Last updated on February 2019

International Subarachnoid Aneurysm Trial II


Brief description of study

The purpose of this study is to compare the clinical outcome of surgical clipping and endovascular coiling for ruptured intracranial aneurysms not included in the original ISAT Study.

Detailed Study Description

The International Subarachnoid Aneurysm Trial (ISAT) was a turning point in modern neurosurgical history (1). The trial showed that for 2143 subarachnoid hemorrhage (SAH)patients eligible for both surgery and endovascular coiling, randomized allocation to coiling was associated with better one year clinical outcomes, defined as survival without dependency (absolute risk reduction (ARR) of 7.4% (95%CI; 3.6 - 11.2, p=0.0001). Because ISAT was a positive pragmatic trial, the interpretation of the trial results was that coiling should be adopted as the first-line treatment for ruptured lesions, for patients with the types of aneurysms included in ISAT, of which the great majority were small (10 mm) anterior circulation aneurysms.

Although ISAT was well-designed, conducted, and reported, trial results were not always properly interpreted, and endovascular coiling was perhaps inappropriately extrapolated beyond what ISAT demonstrated. Endovascular treatment for ruptured aneurysms has now become first-line treatment in many centers (2), which may be appropriate for small, anterior circulation lesions, but there is no evidence to support this practice for the wide spectrum of non-ISAT patients and aneurysms. A recent pre-randomized study of coiling as first-intention (3)showed better results for those ruptured aneurysms felt to be readily coilable; however, the optimal management of more difficult-to-coil ruptured aneurysms remains unclear.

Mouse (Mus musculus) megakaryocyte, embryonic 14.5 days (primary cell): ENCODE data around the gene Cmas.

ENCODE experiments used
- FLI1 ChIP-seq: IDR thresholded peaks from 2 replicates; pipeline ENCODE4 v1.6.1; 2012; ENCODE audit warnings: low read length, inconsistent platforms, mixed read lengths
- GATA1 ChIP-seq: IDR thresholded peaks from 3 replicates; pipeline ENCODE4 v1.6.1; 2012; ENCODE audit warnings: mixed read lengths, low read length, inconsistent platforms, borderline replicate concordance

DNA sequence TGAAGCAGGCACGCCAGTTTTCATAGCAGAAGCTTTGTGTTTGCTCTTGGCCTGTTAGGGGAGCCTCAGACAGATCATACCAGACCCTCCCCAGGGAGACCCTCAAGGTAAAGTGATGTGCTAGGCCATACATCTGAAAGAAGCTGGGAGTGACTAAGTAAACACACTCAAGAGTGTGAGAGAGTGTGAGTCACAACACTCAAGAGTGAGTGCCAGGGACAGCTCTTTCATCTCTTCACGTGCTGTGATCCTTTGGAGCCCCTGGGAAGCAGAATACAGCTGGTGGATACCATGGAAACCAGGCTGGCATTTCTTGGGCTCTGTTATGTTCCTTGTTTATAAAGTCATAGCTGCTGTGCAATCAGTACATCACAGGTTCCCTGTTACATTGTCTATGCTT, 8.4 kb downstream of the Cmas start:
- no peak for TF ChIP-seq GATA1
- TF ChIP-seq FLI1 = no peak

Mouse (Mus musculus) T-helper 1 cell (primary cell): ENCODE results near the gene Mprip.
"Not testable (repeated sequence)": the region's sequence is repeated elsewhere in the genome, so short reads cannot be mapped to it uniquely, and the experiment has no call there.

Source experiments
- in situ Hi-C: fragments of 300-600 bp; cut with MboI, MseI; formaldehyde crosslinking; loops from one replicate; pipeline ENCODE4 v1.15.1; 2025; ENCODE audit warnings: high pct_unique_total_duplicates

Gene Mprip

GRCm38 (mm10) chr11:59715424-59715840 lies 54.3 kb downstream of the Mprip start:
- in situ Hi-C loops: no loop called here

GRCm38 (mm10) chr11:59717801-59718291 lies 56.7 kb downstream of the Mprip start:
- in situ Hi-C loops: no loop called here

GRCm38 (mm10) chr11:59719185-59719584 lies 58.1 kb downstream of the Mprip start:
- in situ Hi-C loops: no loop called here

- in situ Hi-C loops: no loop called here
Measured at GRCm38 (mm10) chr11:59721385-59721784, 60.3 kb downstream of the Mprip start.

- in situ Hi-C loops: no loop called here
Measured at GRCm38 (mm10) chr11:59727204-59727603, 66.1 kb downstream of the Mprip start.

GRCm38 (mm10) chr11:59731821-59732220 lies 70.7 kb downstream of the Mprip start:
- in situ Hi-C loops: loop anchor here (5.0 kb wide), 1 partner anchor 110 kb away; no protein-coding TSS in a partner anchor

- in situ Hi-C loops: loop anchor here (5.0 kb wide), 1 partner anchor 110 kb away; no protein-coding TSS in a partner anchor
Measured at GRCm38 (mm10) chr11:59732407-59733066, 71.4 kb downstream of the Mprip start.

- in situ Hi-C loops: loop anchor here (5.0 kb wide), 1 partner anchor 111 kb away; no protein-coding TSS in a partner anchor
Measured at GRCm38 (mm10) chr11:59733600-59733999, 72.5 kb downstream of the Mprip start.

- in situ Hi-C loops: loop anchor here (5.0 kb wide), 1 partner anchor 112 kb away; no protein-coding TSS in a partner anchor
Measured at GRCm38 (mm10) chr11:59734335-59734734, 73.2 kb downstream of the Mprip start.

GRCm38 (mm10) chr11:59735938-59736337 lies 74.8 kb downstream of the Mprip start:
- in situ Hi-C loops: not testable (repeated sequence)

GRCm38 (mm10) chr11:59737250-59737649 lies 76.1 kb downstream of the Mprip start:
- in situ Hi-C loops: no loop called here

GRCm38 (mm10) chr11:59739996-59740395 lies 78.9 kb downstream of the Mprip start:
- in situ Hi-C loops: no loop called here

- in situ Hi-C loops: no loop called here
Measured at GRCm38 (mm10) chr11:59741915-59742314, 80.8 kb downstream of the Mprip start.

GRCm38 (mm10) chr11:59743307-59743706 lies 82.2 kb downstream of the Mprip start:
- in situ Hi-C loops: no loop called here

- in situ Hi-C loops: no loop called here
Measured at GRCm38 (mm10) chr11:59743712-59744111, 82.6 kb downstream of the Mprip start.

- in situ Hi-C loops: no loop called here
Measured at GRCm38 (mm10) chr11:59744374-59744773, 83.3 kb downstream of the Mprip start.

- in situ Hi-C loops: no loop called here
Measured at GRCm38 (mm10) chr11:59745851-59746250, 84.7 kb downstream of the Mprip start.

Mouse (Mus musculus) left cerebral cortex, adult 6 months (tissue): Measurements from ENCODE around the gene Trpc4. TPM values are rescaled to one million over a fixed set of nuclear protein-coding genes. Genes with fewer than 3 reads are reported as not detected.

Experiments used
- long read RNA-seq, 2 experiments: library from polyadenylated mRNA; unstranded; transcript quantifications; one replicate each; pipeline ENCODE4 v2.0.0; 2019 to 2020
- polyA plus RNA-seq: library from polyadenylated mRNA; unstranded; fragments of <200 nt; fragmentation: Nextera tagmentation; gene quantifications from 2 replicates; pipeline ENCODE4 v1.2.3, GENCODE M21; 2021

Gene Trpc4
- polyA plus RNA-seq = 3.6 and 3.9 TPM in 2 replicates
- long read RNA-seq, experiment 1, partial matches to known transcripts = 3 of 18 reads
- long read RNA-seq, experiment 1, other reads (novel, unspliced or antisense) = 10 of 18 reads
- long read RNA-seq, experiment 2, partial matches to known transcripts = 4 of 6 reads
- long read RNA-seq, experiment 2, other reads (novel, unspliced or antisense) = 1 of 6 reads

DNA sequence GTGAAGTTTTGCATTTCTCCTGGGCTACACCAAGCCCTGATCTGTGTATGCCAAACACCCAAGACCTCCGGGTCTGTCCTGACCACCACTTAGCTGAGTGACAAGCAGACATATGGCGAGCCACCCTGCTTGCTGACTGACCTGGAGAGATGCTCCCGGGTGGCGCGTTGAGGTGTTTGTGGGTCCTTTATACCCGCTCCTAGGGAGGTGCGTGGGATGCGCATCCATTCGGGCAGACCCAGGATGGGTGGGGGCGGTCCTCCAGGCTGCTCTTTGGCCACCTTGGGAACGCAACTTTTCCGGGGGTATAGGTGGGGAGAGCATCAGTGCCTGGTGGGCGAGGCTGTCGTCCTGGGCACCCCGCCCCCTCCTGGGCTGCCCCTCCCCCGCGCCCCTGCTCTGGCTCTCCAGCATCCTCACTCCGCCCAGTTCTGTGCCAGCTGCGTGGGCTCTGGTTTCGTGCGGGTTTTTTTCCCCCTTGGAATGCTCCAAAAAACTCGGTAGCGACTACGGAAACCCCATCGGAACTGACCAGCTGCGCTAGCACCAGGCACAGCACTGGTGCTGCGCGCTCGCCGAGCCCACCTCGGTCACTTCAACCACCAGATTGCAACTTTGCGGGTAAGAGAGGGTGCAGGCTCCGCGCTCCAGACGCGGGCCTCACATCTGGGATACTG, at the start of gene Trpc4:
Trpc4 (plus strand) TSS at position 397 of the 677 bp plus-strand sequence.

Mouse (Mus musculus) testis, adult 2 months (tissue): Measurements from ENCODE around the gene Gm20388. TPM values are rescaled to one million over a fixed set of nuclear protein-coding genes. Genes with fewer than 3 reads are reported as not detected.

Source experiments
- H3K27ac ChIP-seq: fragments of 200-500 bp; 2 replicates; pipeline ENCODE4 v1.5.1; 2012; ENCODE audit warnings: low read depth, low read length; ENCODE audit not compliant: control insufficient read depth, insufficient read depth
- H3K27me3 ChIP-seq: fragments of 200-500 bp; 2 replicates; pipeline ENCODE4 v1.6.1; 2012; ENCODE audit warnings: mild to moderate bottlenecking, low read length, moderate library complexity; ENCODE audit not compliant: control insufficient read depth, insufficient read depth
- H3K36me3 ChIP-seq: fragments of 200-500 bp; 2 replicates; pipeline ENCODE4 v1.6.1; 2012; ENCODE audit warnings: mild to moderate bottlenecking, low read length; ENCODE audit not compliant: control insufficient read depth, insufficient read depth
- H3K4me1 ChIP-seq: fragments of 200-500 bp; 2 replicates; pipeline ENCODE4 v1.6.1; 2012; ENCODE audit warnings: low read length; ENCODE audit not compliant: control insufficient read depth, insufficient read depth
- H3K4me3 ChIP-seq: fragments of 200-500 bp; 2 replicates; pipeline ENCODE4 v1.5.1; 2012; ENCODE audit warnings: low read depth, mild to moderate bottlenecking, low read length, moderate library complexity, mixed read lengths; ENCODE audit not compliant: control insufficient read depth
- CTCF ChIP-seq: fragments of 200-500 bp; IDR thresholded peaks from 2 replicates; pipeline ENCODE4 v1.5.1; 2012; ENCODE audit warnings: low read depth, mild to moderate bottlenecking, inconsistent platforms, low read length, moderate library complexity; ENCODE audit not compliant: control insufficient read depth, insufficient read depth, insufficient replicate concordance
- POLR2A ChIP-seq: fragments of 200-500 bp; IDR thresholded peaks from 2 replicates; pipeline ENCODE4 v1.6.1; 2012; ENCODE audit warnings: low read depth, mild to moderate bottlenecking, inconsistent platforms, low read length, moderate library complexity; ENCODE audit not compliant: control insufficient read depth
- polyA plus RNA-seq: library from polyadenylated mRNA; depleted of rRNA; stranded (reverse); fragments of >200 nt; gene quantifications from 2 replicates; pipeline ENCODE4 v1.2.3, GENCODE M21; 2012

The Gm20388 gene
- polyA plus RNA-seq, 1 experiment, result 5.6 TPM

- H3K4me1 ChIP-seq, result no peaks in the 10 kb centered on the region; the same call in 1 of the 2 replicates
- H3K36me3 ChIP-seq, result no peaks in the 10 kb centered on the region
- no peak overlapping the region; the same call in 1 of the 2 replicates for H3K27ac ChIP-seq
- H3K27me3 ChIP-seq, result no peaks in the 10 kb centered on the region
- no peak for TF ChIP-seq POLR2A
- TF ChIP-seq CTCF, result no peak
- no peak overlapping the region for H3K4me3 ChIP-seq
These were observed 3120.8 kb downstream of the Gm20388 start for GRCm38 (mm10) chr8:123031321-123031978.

Further compounding the problem are the concerns that aneurysm coiling may not be as durable in the long-term as surgical clipping, leading many neurosurgeons to continue to clip most ruptured aneurysms in spite of ISAT results.

Proponents of endovascular treatment sometimes justify this extrapolation of ISAT results on the basis of improved catheter and coil technology, although this has never been demonstrated. However, the addition of stents and flow-diverters, which were not tested in ISAT, may increase endovascular treatment risks, especially when combined with dual anti-platelet agents. The introduction of these devices allowed for the expansion of indications of EVT to include wide-necked aneurysms, lesions which would not have been included in ISAT. The wider spectrum of patients and aneurysms now considered for EVT may not all experience the same degree of benefit as seen in the original ISAT trial (4). Considering the relatively small ARR of 7.4% favouring coiling, when the additional risks due to stents are included, the balance may have tipped to favour surgical clipping.

These new questions deserve formal study in the context of a randomized clinical trial.

Clinical Study Identifier: NCT01668563

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